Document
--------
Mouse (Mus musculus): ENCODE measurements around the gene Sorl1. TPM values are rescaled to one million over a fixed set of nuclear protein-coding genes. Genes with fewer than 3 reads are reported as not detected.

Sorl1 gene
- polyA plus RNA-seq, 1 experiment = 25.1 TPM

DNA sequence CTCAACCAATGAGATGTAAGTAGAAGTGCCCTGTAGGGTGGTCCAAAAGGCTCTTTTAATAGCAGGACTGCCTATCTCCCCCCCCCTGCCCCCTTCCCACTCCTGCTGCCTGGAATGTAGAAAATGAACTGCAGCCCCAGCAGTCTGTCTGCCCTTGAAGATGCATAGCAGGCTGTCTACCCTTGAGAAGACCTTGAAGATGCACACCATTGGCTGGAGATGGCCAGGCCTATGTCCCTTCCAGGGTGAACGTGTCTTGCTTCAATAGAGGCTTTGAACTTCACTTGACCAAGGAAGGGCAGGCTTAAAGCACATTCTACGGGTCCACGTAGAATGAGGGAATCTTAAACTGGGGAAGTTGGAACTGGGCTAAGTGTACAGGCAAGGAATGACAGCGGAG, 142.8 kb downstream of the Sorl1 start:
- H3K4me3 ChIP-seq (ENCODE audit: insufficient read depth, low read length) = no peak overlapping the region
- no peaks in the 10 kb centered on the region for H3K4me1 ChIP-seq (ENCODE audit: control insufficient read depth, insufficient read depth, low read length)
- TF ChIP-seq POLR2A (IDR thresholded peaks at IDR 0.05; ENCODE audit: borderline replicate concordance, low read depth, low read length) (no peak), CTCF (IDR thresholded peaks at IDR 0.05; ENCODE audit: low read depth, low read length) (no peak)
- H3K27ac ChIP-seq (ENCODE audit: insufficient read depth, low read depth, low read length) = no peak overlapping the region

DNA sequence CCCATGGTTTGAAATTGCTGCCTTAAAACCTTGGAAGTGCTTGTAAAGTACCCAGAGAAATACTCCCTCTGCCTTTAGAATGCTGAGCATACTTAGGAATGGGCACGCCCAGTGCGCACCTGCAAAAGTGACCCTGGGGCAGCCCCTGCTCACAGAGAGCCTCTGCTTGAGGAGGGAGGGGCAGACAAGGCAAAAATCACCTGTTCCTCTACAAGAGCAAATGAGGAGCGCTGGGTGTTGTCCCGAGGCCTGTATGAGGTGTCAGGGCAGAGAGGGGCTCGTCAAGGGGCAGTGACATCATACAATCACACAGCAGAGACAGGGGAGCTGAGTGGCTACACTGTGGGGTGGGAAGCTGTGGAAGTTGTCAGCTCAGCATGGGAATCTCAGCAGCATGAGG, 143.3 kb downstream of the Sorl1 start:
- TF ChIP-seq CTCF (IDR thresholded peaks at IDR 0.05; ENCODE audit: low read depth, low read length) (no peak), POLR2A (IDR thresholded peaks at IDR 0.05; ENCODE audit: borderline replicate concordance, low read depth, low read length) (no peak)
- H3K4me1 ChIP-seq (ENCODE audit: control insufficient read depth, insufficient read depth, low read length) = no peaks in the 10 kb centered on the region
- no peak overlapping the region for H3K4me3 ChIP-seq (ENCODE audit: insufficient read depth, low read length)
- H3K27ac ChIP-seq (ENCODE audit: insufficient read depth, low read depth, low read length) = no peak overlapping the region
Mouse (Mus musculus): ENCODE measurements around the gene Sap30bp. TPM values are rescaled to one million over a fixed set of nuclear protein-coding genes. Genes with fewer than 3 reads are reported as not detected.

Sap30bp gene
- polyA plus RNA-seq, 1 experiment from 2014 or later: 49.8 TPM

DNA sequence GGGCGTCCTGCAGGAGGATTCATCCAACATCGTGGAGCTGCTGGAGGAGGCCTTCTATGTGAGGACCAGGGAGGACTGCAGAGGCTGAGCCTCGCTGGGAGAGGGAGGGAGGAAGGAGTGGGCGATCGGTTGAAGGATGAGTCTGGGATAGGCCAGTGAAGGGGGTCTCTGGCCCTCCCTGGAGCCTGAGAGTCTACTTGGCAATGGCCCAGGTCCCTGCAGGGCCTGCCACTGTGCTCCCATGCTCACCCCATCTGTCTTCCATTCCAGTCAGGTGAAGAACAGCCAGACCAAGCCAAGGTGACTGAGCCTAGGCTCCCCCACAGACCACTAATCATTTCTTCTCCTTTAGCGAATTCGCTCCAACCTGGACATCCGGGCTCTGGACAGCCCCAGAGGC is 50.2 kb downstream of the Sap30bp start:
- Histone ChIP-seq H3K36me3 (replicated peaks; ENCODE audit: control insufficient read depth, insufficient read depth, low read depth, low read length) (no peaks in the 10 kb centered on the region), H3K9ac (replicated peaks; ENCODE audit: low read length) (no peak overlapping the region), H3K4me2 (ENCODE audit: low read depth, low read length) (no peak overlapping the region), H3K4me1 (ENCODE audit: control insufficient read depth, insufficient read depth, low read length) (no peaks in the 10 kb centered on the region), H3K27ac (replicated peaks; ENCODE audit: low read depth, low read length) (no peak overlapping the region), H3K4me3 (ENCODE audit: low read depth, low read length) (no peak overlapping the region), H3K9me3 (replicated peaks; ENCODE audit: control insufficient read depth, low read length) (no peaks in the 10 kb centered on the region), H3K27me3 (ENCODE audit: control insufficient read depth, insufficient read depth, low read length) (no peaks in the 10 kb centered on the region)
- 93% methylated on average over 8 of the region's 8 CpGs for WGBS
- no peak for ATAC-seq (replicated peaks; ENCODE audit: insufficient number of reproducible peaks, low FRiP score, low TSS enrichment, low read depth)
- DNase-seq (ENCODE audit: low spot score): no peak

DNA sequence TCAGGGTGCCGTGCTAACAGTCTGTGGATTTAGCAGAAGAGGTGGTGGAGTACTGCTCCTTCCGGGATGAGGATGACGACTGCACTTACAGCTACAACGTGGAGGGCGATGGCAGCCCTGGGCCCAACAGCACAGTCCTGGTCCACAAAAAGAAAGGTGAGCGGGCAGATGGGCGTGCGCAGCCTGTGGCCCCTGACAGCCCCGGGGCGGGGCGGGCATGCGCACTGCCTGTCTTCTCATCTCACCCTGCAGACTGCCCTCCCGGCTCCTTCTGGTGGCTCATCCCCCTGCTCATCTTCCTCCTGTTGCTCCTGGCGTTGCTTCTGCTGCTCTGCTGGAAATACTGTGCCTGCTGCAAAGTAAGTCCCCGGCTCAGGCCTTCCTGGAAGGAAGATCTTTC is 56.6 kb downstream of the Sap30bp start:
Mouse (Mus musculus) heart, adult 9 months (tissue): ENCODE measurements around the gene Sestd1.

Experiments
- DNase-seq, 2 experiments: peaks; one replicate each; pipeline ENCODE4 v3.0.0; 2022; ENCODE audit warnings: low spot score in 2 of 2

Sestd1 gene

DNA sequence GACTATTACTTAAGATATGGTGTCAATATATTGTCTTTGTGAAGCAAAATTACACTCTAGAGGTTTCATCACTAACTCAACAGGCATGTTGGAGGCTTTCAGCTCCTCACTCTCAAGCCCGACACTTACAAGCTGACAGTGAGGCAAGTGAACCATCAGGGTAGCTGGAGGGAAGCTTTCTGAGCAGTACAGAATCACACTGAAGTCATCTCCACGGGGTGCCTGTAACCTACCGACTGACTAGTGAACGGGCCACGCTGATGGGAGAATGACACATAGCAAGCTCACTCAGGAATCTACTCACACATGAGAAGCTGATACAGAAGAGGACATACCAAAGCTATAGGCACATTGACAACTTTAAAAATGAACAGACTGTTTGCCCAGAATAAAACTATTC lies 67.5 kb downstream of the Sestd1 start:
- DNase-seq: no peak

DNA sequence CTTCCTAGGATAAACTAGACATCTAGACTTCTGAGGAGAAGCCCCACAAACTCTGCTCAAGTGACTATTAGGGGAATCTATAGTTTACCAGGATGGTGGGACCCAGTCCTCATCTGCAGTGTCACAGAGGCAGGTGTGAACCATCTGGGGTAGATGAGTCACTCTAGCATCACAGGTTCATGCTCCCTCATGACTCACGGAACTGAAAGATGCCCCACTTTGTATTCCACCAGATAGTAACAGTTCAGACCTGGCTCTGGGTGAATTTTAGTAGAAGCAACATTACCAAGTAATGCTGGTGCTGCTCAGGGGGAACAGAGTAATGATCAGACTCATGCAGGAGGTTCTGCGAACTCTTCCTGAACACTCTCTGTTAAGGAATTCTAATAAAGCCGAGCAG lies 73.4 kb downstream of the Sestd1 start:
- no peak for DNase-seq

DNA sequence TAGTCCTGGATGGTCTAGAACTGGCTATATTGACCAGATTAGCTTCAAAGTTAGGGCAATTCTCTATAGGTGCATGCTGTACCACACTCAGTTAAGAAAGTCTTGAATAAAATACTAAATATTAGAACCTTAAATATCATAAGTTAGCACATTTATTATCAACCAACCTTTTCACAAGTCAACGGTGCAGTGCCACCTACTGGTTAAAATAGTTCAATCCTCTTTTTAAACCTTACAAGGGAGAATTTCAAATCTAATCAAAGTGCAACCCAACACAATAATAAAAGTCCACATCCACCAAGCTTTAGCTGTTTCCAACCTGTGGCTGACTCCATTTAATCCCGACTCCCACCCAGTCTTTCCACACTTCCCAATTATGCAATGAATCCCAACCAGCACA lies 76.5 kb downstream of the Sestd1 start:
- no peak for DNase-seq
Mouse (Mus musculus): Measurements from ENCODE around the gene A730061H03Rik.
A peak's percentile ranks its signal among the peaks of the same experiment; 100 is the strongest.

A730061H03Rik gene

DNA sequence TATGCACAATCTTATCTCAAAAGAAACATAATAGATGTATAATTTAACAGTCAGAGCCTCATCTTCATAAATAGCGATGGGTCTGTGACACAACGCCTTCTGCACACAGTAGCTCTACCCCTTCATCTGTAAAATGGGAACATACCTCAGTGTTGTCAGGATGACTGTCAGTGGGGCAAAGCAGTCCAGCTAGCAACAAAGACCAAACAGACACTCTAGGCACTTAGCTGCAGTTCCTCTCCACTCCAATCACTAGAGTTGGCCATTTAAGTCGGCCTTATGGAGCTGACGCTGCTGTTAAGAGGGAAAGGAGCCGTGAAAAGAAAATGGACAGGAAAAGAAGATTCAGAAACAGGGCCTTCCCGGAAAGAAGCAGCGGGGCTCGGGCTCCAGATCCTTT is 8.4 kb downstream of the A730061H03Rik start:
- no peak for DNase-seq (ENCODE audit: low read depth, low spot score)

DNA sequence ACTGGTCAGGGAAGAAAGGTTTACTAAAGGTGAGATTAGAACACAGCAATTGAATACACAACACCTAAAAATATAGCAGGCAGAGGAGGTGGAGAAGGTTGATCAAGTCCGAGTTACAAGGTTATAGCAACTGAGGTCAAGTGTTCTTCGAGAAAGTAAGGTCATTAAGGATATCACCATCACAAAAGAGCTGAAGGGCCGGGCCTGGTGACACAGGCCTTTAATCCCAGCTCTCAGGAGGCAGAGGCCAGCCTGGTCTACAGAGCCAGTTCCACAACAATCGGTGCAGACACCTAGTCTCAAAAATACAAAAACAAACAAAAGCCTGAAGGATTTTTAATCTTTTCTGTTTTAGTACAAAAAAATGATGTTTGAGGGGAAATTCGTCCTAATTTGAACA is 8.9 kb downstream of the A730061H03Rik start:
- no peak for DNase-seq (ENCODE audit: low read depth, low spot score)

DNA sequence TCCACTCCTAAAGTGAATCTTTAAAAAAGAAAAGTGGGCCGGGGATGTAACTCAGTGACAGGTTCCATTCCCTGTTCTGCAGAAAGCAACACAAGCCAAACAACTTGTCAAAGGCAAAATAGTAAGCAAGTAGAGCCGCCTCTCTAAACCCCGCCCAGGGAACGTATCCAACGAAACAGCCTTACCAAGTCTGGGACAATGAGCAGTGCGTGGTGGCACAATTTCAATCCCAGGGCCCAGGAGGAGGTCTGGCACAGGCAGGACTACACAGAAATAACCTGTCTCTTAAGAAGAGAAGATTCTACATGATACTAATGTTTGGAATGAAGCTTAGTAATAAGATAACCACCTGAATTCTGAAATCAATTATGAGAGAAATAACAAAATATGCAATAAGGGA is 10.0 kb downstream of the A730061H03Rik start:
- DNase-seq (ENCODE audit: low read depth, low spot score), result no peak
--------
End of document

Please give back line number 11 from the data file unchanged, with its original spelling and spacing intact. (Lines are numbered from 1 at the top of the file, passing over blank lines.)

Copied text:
- H3K4me1 ChIP-seq (ENCODE audit: control insufficient read depth, insufficient read depth, low read length) = no peaks in the 10 kb centered on the region